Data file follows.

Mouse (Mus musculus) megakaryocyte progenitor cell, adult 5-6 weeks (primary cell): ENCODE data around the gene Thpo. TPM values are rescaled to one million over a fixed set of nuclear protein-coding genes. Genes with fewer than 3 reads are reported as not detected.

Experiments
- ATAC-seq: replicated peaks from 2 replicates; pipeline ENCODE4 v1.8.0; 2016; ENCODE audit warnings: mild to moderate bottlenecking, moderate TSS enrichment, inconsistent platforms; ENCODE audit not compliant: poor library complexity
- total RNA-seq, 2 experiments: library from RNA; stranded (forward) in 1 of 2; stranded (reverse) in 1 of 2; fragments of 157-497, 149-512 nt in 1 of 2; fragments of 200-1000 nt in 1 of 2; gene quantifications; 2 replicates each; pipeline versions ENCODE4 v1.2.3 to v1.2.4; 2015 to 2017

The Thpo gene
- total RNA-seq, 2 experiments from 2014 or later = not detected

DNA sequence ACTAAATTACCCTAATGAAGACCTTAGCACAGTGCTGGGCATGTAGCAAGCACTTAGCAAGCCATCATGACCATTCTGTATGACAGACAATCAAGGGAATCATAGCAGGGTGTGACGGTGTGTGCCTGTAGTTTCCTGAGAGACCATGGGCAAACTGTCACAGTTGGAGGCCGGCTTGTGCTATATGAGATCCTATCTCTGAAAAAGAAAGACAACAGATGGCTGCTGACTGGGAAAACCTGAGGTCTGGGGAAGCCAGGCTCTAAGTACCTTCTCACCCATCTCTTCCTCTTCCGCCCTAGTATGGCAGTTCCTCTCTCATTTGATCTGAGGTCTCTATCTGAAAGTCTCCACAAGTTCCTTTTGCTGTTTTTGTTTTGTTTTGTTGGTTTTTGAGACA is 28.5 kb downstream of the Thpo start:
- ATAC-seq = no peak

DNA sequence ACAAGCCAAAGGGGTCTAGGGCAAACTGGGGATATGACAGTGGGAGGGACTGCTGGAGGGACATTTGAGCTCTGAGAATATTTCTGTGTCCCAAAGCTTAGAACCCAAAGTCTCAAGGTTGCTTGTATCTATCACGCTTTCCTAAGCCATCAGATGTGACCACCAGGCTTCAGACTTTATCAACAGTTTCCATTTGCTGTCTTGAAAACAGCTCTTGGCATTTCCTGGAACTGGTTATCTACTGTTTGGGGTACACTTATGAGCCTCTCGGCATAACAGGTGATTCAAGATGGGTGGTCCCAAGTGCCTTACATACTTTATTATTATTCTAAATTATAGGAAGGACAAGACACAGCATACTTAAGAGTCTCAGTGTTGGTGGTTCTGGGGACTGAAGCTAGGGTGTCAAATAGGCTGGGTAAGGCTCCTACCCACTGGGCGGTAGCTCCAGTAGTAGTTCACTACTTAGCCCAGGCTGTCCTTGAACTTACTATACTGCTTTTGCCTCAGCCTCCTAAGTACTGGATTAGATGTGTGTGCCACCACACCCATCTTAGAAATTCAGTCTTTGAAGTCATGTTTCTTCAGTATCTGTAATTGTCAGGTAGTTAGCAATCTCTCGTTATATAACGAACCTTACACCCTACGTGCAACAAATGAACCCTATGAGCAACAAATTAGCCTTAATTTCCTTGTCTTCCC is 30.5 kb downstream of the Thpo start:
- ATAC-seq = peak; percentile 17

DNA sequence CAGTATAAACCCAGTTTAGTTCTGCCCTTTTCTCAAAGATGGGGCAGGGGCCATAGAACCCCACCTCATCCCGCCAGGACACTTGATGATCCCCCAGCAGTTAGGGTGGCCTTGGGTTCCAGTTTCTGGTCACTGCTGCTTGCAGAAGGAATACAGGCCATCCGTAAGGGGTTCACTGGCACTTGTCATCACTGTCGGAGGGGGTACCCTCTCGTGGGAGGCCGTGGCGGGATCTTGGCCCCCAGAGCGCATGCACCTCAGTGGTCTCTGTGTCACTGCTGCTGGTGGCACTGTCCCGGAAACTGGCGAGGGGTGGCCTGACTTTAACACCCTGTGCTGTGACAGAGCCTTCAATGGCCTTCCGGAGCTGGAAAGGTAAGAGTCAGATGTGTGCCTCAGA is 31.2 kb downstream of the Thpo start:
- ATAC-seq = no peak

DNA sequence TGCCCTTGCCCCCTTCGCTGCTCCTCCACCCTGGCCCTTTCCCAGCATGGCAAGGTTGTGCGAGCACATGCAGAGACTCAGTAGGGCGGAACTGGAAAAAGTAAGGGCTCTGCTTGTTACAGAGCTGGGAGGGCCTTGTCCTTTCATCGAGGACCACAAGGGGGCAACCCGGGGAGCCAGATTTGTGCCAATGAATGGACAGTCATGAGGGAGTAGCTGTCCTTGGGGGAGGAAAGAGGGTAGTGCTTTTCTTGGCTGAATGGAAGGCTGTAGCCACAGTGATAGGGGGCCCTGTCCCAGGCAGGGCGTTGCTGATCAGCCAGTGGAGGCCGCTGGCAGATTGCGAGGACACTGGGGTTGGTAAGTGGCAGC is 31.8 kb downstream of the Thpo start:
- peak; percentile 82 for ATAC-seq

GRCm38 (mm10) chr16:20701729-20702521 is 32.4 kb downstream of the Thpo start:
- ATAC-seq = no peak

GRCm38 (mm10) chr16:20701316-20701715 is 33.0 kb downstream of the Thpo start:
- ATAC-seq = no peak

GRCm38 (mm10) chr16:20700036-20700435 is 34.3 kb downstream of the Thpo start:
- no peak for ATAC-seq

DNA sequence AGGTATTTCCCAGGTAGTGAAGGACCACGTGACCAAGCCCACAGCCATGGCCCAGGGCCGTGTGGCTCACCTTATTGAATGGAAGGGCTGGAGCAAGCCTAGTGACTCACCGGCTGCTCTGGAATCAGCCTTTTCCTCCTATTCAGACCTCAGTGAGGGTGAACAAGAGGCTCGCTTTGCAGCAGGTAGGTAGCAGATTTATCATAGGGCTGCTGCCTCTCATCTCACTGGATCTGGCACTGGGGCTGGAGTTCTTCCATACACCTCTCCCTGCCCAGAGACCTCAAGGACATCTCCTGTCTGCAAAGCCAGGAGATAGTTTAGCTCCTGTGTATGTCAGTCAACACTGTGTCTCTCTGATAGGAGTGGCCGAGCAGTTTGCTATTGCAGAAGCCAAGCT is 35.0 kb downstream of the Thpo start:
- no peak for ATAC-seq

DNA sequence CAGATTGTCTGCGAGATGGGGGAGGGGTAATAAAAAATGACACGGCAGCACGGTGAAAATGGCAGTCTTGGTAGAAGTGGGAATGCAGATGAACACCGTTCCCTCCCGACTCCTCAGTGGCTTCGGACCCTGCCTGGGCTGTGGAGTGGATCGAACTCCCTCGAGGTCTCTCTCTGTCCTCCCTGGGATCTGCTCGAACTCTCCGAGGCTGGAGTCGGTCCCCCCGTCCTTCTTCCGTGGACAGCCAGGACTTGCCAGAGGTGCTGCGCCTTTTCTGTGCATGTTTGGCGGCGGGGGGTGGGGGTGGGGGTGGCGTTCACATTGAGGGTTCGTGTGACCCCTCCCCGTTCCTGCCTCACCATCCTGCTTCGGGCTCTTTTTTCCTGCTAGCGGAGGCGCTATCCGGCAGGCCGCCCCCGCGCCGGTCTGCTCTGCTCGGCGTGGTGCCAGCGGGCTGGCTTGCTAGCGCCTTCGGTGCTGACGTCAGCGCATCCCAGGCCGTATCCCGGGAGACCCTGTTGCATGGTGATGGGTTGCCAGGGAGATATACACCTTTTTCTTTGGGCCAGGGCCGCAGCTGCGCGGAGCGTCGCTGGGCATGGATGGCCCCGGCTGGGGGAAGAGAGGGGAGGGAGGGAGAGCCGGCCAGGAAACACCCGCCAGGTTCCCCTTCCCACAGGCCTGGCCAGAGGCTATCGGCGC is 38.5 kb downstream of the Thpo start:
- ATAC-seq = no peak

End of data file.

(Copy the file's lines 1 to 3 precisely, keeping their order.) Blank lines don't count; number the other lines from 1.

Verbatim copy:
Mouse (Mus musculus) megakaryocyte progenitor cell, adult 5-6 weeks (primary cell): ENCODE data around the gene Thpo. TPM values are rescaled to one million over a fixed set of nuclear protein-coding genes. Genes with fewer than 3 reads are reported as not detected.

Experiments
- ATAC-seq: replicated peaks from 2 replicates; pipeline ENCODE4 v1.8.0; 2016; ENCODE audit warnings: mild to moderate bottlenecking, moderate TSS enrichment, inconsistent platforms; ENCODE audit not compliant: poor library complexity